Written originally as a sequel, those who are familiar with Mars Colony will immediately be drawn to 39 Dark for what they share. Both games focus on an intimate, driven narrative structure provided by the two player format. As with Mars Colony, one player assumes the role of Savior and the other player assumes the role of the Governor. While the Savior is the more traditional player role, and the Governor the more traditional Game Master, both share in the narrative weight of the game. Both games deal extensively with science fiction and politics, examining the latter through the lens of the former, and both take place on the titular Mars Colony. While 39 Dark is a standalone game, it can be also run as a direct sequel to Mars Colony, allowing the Savior to examine their actions from another perspective and play through the aftermath of Kelly Perkins’ likely unsuccessful attempt to save Mars Colony.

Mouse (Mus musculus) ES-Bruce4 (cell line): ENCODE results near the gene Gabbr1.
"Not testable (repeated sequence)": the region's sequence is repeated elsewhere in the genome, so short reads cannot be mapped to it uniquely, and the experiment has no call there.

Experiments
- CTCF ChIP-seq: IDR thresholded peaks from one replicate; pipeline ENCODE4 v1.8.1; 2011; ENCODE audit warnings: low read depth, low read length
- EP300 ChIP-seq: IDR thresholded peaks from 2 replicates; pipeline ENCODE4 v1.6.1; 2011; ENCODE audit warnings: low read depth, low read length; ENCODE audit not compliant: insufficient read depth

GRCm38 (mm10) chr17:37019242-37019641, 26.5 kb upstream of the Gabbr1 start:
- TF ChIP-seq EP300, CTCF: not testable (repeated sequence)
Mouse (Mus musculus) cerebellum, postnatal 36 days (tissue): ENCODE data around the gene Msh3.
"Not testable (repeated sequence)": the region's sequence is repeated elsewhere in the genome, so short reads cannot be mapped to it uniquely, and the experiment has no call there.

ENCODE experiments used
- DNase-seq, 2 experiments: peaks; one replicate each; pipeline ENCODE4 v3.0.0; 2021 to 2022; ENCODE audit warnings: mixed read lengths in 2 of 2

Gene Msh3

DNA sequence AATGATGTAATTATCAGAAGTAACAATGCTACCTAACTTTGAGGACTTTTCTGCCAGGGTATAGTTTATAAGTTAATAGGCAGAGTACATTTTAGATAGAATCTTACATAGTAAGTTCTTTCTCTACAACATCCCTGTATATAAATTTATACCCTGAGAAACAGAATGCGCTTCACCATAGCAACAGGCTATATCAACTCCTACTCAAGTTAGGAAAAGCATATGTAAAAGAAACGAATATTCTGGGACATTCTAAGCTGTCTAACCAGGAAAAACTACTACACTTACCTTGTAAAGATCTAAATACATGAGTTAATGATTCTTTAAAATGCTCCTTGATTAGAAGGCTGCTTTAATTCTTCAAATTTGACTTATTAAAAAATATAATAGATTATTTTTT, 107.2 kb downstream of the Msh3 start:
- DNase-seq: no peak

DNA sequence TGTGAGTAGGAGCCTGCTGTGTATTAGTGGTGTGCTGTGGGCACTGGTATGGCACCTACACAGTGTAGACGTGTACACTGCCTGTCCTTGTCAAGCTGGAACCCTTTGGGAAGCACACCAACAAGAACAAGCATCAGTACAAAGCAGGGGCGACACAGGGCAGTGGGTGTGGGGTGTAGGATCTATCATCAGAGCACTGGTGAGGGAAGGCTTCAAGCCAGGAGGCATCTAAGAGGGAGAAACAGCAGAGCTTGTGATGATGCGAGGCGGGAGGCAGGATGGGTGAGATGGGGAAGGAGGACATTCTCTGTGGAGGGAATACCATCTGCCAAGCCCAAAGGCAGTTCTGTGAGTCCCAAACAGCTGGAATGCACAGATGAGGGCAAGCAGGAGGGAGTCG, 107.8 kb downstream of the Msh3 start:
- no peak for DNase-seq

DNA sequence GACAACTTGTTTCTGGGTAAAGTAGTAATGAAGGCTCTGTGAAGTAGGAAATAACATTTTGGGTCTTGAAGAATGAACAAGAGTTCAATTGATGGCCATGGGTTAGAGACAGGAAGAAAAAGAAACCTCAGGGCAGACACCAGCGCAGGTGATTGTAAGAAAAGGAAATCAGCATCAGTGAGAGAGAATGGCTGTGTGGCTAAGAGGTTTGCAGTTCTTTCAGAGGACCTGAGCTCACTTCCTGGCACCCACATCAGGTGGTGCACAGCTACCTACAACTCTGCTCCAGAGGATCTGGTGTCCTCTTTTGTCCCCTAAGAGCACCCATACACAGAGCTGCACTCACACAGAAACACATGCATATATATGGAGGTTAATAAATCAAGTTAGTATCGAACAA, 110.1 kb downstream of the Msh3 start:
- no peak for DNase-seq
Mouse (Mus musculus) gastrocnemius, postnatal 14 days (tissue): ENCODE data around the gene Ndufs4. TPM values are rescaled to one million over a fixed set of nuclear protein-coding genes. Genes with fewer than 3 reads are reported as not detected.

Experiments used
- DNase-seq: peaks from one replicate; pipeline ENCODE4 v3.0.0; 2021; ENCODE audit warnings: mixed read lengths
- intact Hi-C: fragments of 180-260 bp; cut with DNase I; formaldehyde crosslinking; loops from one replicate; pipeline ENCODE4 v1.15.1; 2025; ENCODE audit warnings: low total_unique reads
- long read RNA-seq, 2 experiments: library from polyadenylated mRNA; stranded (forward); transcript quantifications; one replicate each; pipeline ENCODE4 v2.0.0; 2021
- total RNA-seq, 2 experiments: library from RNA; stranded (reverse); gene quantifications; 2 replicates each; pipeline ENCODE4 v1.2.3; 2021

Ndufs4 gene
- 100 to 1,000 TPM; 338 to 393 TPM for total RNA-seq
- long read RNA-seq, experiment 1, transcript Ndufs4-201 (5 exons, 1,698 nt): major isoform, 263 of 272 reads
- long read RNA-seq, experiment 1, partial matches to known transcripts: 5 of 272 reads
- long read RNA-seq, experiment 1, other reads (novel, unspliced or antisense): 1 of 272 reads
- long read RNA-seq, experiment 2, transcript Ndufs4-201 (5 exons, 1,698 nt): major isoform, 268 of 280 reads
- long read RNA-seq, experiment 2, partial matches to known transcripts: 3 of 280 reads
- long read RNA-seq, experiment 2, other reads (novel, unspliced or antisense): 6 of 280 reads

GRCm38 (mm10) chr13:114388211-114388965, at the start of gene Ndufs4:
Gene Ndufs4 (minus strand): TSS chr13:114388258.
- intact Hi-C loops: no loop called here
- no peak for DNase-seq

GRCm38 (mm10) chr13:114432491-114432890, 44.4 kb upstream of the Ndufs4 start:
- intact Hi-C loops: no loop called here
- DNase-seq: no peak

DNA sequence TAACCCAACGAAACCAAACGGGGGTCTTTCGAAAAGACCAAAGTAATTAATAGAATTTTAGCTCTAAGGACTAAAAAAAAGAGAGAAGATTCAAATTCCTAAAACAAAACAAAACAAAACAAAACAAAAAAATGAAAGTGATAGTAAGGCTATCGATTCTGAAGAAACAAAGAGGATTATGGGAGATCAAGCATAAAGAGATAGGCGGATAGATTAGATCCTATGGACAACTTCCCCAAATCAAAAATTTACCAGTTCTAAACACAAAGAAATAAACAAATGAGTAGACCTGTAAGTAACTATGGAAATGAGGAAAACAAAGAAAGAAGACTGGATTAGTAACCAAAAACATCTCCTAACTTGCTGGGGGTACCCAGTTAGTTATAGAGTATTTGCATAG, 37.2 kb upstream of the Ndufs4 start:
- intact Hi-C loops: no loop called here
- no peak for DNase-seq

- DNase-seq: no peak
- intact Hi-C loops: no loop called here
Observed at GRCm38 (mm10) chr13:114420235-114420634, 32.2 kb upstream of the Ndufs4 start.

39 Shades Of Grey
The more one examines 39 Dark, however, the more the differences come to light. In 39 Dark, the Savior takes on the character of Lane Novak, a native born citizen of the Mars Colony who has joined the revolutionary group 39 Dark. Lane Novak has been chosen to take over the mantle of leadership after the assassination of Eckhardt Poulson, the founder of the group. Named after the 39 minute difference between the Martian day and the Earth day, 39 Dark works towards Martian independence from Earth and the removal or massive reform of the Colony Government. Lane Novak is an insider of the existing power structures of Mars and is in the unique position to affect lasting change.